Council tax rise on the cards?

East Dunbartonshire Council headquarters.
East Dunbartonshire Council headquarters.

Councillors are set to attend a crunch meeting this evening (Thursday) to discuss how to address a £14.4million funding black hole – including a possible council tax increase.

East Dunbartonshire Council chiefs say that the shortfall for 2017/18 has been caused by a combination of a five per cent reduction in the General Revenue Grant (GRG) allocated by the Scottish Government and a national reduction in the level of Non-Domestic rates.

Councillors have been given a report by the council’s finance chief which acknowledges that extra Scottish Government funding has been allocated to the council outwith the GRG, but not enough to counter the cuts.

The report explains: “Significant elements of this reported increase are either ring-fenced for specific purposes, assume a three per cent increase in council tax or are made available through health budgets.”

The Special Council Meeting has been organised to determine how to deal with the funding gap.

A council tax hike will be one of the options on the table at the meeting - with the council having Scottish Government approval to increase it by up to three per cent.

The full increase would equate to an added £1.8million going into council coffers over the next financial year.

Expected council tax reforms “adjusting the multipliers within council tax bandings” would raise a further estimated £4.6million.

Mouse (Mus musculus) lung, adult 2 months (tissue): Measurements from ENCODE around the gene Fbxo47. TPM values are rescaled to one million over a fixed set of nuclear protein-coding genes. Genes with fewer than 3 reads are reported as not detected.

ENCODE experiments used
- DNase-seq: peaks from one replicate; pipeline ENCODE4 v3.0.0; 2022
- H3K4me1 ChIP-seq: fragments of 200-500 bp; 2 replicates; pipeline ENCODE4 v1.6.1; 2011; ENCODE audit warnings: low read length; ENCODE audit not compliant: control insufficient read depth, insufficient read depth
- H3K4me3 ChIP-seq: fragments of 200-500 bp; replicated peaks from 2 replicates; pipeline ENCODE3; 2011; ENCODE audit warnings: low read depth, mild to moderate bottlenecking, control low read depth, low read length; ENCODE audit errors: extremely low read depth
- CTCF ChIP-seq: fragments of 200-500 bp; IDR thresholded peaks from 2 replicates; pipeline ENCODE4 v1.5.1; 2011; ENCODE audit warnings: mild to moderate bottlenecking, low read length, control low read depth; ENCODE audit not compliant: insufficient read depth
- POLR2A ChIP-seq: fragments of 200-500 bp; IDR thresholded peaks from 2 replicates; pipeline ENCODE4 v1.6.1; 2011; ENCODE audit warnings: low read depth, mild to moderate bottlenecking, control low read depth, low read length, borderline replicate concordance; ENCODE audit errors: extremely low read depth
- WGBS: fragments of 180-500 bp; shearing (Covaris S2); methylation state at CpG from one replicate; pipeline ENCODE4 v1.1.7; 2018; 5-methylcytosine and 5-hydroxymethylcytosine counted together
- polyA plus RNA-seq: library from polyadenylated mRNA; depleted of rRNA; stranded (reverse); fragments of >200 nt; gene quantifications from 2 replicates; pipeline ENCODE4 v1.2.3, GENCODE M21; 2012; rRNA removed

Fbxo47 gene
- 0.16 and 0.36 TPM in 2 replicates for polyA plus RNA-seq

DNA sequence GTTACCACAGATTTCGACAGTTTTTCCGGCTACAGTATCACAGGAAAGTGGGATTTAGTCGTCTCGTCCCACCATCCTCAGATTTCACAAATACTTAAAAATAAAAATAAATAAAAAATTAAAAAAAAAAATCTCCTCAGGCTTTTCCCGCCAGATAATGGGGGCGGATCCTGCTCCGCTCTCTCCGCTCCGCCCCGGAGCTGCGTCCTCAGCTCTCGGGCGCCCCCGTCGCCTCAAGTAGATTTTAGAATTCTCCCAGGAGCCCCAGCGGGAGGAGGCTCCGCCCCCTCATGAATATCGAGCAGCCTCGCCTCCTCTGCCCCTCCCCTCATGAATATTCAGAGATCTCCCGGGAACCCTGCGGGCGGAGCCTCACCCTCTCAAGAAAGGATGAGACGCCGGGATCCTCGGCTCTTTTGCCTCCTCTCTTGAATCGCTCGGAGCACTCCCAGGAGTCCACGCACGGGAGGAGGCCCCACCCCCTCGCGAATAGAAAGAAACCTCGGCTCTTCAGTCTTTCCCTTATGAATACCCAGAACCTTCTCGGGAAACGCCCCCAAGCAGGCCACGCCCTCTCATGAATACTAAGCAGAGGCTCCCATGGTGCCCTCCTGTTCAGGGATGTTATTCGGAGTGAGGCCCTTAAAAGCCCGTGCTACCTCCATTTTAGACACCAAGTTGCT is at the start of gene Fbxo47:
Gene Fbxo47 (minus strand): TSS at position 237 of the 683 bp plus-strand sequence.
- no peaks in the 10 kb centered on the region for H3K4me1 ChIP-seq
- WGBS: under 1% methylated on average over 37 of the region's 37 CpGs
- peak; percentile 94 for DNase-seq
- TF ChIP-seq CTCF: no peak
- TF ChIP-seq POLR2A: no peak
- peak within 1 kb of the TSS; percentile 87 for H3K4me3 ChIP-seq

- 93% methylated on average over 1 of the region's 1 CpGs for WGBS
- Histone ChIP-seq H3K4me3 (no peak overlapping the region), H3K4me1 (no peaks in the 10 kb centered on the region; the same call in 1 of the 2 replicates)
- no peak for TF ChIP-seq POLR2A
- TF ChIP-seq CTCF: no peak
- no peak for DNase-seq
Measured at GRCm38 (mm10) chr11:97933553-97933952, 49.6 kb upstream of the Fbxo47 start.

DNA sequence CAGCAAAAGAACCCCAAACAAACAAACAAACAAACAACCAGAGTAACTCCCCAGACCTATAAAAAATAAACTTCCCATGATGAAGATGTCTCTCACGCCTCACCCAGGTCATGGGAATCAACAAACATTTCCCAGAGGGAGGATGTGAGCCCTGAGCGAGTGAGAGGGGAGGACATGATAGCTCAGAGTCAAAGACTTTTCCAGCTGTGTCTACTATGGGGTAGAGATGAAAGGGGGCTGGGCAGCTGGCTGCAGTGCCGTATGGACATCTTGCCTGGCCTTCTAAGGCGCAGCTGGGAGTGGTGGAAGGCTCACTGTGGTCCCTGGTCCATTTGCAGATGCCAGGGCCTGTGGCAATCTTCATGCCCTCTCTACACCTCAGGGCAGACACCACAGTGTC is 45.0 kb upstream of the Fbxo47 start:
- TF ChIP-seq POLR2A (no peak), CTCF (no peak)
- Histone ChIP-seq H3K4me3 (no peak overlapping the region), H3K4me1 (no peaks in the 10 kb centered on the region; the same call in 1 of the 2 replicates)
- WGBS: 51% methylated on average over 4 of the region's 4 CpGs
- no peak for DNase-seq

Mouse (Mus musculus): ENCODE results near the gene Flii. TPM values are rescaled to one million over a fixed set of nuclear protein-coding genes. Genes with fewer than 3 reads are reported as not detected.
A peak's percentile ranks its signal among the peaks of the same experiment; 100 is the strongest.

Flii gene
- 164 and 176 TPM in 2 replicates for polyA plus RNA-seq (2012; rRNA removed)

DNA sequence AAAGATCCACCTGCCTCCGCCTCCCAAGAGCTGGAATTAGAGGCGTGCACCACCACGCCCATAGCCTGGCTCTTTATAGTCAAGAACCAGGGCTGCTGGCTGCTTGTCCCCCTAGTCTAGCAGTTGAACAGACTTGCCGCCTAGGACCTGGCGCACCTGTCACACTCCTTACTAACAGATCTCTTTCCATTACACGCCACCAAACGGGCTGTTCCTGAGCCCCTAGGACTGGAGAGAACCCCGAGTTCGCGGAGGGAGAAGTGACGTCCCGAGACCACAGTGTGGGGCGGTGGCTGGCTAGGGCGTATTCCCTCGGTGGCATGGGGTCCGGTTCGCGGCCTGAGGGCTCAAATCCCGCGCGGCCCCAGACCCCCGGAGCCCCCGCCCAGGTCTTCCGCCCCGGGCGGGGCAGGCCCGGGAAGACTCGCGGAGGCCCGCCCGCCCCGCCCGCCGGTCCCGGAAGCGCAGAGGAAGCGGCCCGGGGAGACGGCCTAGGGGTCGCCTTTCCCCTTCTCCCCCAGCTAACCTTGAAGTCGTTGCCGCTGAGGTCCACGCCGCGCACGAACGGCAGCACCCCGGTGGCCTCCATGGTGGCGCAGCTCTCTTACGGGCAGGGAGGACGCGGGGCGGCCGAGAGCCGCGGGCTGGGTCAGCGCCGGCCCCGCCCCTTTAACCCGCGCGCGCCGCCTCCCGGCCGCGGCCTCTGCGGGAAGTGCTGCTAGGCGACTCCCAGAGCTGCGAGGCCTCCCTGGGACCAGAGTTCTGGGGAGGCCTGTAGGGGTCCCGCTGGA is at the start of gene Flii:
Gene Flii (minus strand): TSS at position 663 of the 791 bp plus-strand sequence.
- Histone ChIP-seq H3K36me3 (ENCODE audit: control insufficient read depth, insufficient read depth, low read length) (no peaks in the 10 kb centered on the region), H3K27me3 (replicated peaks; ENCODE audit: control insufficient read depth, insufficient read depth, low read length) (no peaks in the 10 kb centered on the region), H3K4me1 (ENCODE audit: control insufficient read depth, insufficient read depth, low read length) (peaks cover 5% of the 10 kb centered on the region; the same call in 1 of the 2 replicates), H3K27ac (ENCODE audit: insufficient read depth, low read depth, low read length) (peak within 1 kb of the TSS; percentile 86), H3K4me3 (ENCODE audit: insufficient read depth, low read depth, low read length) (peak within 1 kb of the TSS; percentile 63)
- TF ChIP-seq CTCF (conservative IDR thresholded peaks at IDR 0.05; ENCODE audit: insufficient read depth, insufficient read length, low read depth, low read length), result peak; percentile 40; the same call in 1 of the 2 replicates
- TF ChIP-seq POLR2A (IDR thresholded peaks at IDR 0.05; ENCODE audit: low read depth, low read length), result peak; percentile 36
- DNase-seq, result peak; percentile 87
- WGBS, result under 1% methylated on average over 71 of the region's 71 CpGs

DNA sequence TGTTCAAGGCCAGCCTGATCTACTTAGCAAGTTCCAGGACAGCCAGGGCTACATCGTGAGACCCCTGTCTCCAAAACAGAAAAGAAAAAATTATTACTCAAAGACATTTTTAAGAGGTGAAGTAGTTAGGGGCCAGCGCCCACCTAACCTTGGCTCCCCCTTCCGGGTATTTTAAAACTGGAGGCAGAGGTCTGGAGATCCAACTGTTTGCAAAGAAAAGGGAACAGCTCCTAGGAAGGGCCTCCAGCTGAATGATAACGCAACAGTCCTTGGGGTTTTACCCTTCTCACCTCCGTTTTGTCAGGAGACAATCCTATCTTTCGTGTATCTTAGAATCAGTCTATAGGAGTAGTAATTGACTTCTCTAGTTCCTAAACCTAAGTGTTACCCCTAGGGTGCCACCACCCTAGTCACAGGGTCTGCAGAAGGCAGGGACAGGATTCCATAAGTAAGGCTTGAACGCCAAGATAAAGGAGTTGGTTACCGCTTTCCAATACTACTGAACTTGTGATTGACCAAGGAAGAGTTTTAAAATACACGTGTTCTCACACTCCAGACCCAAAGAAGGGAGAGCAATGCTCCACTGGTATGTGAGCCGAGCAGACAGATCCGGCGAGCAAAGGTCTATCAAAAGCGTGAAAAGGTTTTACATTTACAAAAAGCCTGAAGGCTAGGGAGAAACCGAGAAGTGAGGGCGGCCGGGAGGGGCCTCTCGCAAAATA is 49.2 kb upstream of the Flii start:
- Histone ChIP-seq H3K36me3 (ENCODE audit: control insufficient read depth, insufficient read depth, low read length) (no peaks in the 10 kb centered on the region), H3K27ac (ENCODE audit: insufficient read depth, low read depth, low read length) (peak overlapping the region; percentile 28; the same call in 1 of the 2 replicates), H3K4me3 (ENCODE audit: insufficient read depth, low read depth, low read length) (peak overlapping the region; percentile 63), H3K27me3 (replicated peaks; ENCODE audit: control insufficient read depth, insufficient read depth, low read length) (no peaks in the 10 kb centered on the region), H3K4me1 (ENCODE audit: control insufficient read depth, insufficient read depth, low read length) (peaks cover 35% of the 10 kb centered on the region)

Council Leader Rhondda Geekie confirmed the reasons for the meeting, held just a day before the council must confirm to the Scottish Government that it accepts the financial settlement, on Friday, January 13.

She said: “There is an overall reduction in our General Revenue Grant and whilst there is some additional funding specific to particular service areas, some of the additional funds proposed also require local decisions to be taken by this council.

“For example, whilst we are told we can now increase council tax by up to three per cent to increase our income, following the nine year freeze, we still need to agree as a council that we are prepared to do that before we can translate that additional funding into our budget plans.”

“Whilst we are disappointed at our reduced funding, meaning we have yet more challenging decisions to make to find significant further savings, there is more information that we need to consider.”